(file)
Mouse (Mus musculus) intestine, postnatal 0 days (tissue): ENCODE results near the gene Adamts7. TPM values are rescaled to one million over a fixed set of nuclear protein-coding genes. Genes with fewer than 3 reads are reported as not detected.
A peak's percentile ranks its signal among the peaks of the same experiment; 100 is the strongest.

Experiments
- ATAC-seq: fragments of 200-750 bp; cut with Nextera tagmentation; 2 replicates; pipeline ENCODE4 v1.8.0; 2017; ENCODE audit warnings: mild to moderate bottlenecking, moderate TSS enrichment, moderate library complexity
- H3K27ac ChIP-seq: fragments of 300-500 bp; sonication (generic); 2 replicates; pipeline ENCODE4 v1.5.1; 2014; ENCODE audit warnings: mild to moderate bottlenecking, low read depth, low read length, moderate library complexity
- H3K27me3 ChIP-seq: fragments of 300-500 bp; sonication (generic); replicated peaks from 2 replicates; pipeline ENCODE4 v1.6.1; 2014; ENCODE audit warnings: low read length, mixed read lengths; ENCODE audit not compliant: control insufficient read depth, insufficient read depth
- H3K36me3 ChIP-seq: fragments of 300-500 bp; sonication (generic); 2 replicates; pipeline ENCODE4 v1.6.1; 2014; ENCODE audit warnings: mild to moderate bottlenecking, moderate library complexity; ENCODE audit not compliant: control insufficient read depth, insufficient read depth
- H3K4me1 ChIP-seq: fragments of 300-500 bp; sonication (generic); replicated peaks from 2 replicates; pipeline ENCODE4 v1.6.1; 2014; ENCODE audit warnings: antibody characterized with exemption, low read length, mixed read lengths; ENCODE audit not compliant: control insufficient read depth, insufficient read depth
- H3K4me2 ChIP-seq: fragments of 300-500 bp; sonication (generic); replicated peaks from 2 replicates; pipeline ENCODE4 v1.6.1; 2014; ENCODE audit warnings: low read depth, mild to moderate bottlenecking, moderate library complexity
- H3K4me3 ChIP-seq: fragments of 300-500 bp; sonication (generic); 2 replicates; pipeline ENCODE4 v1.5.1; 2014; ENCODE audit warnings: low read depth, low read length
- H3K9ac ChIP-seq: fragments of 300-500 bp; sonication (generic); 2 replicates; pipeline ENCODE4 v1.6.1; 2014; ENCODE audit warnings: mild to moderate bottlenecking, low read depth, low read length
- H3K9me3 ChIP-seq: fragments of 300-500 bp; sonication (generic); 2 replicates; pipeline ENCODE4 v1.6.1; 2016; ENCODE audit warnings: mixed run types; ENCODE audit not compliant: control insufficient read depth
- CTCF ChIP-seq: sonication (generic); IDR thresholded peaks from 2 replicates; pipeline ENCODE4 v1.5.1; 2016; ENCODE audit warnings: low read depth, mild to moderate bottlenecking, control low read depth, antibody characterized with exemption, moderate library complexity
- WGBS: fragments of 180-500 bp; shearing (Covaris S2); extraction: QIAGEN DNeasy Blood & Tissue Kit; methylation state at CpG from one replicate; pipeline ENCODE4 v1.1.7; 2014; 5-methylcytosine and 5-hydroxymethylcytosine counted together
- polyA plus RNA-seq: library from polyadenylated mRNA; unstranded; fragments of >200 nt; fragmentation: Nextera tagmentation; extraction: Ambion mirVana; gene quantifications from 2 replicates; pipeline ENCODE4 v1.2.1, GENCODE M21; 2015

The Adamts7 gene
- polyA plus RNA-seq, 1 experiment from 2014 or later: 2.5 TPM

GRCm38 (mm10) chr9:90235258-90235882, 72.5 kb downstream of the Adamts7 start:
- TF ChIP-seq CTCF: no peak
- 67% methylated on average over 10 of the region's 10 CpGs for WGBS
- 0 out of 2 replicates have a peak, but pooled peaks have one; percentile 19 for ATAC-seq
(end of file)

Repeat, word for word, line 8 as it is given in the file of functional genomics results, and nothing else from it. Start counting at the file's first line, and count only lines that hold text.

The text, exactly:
- H3K4me1 ChIP-seq: fragments of 300-500 bp; sonication (generic); replicated peaks from 2 replicates; pipeline ENCODE4 v1.6.1; 2014; ENCODE audit warnings: antibody characterized with exemption, low read length, mixed read lengths; ENCODE audit not compliant: control insufficient read depth, insufficient read depth